Q1: p(X,Y):-r(X,Z) & g(Z,Z) & r(Z,Y)
Q2: p(A,B):-r(A,C) & g(C,D) & r(D,B)
Does Q2 contain Q1? Why or why not?
SolutionIn order to show containment, we must show that applying Q2 to the canonical database of Q1 yields the head of Q1. As our canonical database we take r(X,Z), G(Z,Z), r(Z,Y). applying Q2 to these tuples yields p(X,Y). Since this is the head of Q1, Q2 contains Q1.
Q1: p(X,Y) :- a(X,Z) & a(Z,Y) & NOT a(X,Y)
Q2: p(X,Y) :- a(X,Y) & NOT a(Y,X)
Does Q2 contain Q1? Why or why not?
Solution To prove or disprove this we must consider all possible partions of X, Y, and Z:
{X},{Y},{Z} |
{X Y}, {Z} |
{X}, {Y, Z} |
{X,Z} {Y} |
{X, Y, Z} |
For the first partition {X}, {Y}, {Z}, I chose the canonical database X = 0, Y = 1, Z = 2. Q1 Yields p(0,1), so we must check to see if Q2 also yields p(0,1). However, Q2 yields p(0,2), and p(2,1) and not p(0,1), so Q2 does not contain
Q1: p(X,Y) :- q(X,Y) & r(U,V) & r(V,U)
Q2: p(X,Y) :- q(X,Y) & r(U,V) & U <= V
Does Q2 contain Q1? Why or why not?
Solution In essence the problem comes down to this: there is only one arithmetic comparsion, so there are three situations that we have to check carefully: (1) U = V, (2) U < V, (3), U > V. Assigning integers to each of these cases, we see that in each case given the canonical database of Q1, Q2 yields the head of Q1. Therefore Q2 contains Q1.
Q: p(X,Y) :- a(X,Z) & a(Z,W) & a(W,Y)
P: p(X,Y) :- a(X,Y)
p(X,Y) :- p(X,Z) & p(Z,Y)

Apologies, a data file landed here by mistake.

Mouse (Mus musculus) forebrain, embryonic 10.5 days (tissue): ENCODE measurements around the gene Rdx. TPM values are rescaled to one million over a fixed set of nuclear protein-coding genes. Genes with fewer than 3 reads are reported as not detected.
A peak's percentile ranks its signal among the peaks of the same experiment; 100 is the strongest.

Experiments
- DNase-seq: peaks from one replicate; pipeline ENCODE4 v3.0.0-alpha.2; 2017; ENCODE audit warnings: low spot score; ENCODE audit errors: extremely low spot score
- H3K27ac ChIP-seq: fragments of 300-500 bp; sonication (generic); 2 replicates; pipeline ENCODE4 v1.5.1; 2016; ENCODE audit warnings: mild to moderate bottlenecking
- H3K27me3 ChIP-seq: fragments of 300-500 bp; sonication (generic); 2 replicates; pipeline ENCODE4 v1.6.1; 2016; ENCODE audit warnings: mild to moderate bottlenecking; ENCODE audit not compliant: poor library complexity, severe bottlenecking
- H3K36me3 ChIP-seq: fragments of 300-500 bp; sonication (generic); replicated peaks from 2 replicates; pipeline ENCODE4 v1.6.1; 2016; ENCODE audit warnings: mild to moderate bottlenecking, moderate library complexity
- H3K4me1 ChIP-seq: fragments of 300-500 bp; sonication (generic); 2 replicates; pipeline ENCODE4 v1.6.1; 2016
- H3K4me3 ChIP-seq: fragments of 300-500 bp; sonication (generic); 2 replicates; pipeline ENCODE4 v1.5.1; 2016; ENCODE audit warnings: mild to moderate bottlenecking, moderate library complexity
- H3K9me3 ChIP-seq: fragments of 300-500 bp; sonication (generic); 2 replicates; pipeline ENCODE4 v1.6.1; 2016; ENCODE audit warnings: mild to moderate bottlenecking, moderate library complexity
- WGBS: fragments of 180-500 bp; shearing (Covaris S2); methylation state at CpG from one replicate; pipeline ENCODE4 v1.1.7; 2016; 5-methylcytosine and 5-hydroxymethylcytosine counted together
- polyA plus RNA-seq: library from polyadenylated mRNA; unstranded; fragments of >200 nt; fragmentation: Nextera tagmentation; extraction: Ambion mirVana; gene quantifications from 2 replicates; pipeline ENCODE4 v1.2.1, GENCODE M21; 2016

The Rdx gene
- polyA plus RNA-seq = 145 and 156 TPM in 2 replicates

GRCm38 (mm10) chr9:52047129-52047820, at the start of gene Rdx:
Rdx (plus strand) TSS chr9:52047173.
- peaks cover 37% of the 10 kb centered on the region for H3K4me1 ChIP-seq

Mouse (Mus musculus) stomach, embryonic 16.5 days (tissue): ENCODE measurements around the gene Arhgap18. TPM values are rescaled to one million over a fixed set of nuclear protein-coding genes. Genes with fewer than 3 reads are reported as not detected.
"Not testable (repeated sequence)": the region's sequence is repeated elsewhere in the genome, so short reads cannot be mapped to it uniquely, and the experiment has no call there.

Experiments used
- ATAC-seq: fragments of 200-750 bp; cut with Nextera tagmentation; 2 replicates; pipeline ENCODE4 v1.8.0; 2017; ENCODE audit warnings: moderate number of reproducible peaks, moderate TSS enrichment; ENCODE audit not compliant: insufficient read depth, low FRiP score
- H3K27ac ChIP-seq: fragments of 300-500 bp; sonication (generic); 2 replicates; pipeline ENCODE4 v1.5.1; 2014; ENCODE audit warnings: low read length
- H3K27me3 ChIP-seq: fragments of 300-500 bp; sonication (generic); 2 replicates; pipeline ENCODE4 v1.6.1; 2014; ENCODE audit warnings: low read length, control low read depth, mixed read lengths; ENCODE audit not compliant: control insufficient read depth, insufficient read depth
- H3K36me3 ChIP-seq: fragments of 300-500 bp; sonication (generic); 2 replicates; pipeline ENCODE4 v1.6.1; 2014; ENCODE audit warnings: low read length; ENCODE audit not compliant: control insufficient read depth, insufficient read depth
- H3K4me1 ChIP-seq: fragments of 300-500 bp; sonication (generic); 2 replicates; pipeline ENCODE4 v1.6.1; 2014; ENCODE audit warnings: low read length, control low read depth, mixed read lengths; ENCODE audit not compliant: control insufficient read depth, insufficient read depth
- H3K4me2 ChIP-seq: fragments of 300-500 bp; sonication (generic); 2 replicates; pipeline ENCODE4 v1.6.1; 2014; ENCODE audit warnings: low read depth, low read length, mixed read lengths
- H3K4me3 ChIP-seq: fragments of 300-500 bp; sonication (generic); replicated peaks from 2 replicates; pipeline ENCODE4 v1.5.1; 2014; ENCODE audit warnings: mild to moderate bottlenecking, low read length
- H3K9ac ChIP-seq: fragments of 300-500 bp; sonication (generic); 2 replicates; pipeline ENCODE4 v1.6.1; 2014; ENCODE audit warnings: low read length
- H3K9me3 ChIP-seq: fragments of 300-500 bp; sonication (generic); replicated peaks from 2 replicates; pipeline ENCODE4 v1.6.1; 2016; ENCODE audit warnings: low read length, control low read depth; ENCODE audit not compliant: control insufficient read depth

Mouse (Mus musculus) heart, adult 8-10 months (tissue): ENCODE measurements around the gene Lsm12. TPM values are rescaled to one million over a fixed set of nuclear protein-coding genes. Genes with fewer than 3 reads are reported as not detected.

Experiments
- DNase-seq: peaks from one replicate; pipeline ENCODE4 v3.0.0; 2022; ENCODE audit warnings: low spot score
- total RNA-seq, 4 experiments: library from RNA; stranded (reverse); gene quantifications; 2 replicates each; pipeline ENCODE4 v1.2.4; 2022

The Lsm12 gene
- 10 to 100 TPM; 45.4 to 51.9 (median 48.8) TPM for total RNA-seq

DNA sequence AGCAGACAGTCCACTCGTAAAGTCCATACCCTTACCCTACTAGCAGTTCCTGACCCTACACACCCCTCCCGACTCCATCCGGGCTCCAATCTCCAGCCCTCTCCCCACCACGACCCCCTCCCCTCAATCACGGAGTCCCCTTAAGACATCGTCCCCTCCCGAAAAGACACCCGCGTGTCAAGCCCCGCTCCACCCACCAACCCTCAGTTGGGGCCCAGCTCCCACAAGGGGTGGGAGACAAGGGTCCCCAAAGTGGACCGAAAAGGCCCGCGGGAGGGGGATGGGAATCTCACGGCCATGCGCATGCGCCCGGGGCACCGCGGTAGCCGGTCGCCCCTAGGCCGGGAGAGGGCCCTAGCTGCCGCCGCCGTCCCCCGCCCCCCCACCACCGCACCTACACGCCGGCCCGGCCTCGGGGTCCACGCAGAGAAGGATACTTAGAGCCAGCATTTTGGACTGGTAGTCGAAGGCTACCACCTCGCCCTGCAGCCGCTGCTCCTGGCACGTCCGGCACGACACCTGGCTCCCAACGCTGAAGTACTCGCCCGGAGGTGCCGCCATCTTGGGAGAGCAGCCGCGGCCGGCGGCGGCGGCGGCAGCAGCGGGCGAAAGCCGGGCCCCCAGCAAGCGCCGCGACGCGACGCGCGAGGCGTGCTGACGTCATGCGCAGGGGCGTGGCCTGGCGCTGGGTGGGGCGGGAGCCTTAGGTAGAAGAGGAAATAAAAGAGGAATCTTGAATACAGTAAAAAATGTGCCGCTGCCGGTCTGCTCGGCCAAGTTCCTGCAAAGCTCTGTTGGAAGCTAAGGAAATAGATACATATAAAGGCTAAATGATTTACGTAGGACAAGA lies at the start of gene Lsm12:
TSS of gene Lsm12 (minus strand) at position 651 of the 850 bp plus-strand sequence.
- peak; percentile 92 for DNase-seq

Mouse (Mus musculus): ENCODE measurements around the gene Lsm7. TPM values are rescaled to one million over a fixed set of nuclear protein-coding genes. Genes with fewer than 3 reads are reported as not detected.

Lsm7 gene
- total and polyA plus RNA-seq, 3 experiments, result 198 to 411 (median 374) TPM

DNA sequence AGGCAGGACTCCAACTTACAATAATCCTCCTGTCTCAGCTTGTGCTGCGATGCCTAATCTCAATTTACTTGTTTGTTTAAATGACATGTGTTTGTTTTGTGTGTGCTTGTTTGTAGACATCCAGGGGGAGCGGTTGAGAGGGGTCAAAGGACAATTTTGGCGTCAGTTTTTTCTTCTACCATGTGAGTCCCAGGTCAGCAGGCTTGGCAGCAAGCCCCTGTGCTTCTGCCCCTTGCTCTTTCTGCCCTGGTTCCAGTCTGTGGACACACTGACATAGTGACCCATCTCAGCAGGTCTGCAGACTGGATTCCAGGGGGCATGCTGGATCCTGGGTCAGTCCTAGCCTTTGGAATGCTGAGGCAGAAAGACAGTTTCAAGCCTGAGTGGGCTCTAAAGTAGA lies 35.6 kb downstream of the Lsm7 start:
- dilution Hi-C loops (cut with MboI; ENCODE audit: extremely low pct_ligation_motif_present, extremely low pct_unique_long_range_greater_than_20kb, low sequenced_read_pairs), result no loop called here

Does P contain Q? Why or why not?
Solution
In order to tell if P contains Q, we must take the tuples of Q (the canonical database) and see repeated repetition of P will eventually have the head of P yield Q. Our first iteration of the first conjunctive query of P fields p(X,Z),p(Z,W),p(W,Y)
Checking the second rule on the above tuples yields p(X,W), p(Z,Y)
Since we don't yet have p(X,Y) (the head of Q), we need to try the rules of P again on all of the tuples yielded by P so far. Applying the first rule gives us no new tuples, but applying the second rule yields p(X,Y) (twice actually, once by combining p(X,Z) with P(Z,Y) and once with p(X,W), p(W,Y)), so P contains Q.
Given query q and views v1 and v2:
q(X):-e1(X,Y),e2(Y,Z),e3(Z,X)
v1(A,B,C,D):-e1(A,B),e2(C,D)
v2(D,E):-e3(D,E)
Use v1 and v2 to create an equivalent query to q that does not access e1, e2, or e3. There is no need to show that they are equivalent.
Solution
The key is to realize that we must have the same values for the second
attribute of e1 as the first attribute of e2. Similarly the second
attribute of e2 must match the first attribute of e3, and the first
attribute of e1 must be the same as the second attribute of e3. There
are a number of ways that this can be done. The most succinct solution
is:
q(x):-v1(X,Y,Y,Z), v2(Z,X)
If you expand the view definitions with the above variables, this
gives you back q(x):-e1(X,Y),e2(Y,Z), e3(Z,X), so the two queries are equivalent.
QuestionBonus thought experiment (no need to turn this in for credit): if the definition of V1 was v1(A,D), could you create an equivalent query for q using only v1 and v2? Why or why not?
Solution No. If the definition of V1 was V1(A,D), then we couldn't guarantee that the second attribute of e1 and the first attribute of e2 were the same.